Although wound healing is generally a successful, carefully orchestrated and evolutionary sound process, it can be disregulated by extrinsic factors such as psychological-stress. In the SKH-1 restraint stress model of cutaneous wound healing, the rate of wound closure is approximately 30% slower in stressed mice. Delay in healing is associated with exaggerated acute inflammation and deficient bacterial clearance at the wound site. It has been suggested that wound hypoxia may contribute to the mechanisms of impaired cutaneous wound healing in the mouse SKH-1 model. Optimal healing of a cutaneous wound is a stepwise repair program. In its early phase, an inflammatory oxidative burst generated by neutrophils is observed. About 40% of neutrophils cytosolic protein weight is comprised of two calcium binding proteins S100A8 and S100A9. Our previous work has shown that S100A8 act as an oxidation-sensitive repellent of human neutrophils in-vitro. Ala42S100A8, a site-directed mutant protein is resistant to oxidative inhibition and inhibits neutrophil recruitment in-vivo. Accordingly, we tested the hypothesis that S100A8 may ameliorate wound healing in this model. We examined the effect of wild-type and ala42S100A8 for their ability to ameliorate wound closure rates. The data indicated that a single local application of ala42S100A8 ameliorated the decreased rate of wound closure resulting from stress. This occurred without significantly affecting wound bacterial clearance. Wild-type S100A8 only had a partial beneficial effect on the rate of wound closure. Those findings support further translational studies of S100 based intervention to ameliorate impaired wound healing.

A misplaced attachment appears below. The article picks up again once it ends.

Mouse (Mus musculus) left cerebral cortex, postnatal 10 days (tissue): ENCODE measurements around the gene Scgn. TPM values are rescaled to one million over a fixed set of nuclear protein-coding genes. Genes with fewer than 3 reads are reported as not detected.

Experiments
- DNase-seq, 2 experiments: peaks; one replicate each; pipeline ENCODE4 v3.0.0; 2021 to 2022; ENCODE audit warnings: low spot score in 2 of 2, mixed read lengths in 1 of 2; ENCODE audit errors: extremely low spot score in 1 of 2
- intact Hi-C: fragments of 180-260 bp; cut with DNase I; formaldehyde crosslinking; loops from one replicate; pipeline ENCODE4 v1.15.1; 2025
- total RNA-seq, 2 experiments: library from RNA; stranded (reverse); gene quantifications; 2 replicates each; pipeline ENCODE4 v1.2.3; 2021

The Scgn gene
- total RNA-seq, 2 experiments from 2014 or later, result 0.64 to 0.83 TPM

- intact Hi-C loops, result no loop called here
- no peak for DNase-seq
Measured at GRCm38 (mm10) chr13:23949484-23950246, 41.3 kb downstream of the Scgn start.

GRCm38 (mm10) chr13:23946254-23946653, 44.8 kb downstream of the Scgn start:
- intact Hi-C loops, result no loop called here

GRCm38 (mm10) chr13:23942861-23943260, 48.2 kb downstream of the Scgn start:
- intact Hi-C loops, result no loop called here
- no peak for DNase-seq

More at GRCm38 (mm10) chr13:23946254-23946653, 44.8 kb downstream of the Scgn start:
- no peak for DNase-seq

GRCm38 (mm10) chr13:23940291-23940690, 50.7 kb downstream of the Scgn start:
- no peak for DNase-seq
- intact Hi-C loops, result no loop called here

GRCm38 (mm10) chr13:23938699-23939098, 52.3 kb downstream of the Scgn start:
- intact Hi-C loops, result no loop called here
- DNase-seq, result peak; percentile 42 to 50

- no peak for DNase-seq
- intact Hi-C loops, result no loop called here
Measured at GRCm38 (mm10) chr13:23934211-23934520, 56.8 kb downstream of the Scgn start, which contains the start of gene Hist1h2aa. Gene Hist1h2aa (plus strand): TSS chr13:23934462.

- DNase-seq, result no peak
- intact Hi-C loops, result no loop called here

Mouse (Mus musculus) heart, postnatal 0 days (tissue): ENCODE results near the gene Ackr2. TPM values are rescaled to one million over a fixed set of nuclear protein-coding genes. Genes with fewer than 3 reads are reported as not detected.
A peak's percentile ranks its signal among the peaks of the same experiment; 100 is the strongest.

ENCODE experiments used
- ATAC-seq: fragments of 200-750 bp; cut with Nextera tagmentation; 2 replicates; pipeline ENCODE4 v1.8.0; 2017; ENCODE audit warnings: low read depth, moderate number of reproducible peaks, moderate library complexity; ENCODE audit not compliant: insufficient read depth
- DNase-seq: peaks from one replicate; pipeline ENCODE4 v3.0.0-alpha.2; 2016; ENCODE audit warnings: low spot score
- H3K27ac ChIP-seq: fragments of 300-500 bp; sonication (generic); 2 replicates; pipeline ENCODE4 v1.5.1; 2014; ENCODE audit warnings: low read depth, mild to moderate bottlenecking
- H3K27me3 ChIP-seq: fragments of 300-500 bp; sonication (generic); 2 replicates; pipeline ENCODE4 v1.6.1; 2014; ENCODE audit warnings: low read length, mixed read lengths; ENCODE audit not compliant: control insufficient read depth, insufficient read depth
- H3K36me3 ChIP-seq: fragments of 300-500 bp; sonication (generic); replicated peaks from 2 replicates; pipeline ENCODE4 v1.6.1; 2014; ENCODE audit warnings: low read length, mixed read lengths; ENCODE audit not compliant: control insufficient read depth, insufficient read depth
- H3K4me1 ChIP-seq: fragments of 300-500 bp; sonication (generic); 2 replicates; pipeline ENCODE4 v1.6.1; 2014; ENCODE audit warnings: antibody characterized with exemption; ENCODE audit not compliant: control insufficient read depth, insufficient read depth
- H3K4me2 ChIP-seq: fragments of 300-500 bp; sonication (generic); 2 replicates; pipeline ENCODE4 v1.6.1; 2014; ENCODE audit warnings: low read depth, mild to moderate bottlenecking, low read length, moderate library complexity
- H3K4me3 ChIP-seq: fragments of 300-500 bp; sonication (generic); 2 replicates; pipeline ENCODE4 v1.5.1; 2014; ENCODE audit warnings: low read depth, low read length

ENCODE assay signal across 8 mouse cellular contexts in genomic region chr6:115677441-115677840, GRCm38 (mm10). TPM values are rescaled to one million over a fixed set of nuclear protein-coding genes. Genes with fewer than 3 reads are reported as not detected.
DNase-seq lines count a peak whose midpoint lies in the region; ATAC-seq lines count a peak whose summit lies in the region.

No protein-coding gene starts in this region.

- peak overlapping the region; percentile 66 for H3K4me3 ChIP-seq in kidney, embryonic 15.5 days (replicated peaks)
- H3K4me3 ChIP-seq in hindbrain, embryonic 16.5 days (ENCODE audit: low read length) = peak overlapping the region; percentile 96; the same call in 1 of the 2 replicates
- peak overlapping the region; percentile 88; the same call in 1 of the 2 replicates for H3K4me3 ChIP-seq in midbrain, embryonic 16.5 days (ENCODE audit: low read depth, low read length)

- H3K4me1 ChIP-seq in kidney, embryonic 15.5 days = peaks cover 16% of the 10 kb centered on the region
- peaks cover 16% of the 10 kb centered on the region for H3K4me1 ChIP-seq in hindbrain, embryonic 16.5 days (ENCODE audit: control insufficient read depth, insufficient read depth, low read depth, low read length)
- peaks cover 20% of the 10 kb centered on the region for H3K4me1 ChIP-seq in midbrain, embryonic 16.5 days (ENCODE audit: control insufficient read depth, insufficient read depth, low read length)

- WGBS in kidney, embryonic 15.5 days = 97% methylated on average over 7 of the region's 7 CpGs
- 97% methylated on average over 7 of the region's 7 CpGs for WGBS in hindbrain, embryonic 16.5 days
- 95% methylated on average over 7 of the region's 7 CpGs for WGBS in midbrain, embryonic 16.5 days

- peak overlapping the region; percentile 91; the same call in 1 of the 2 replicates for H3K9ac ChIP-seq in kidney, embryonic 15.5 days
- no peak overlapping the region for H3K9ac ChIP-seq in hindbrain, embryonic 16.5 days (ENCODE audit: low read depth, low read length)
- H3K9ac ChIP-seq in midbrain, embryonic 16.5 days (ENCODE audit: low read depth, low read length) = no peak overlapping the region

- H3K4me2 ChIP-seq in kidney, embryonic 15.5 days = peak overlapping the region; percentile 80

- Bacterial clearance
- Wound healing
ASJC Scopus subject areas
- Endocrine and Autonomic Systems
- Behavioral Neuroscience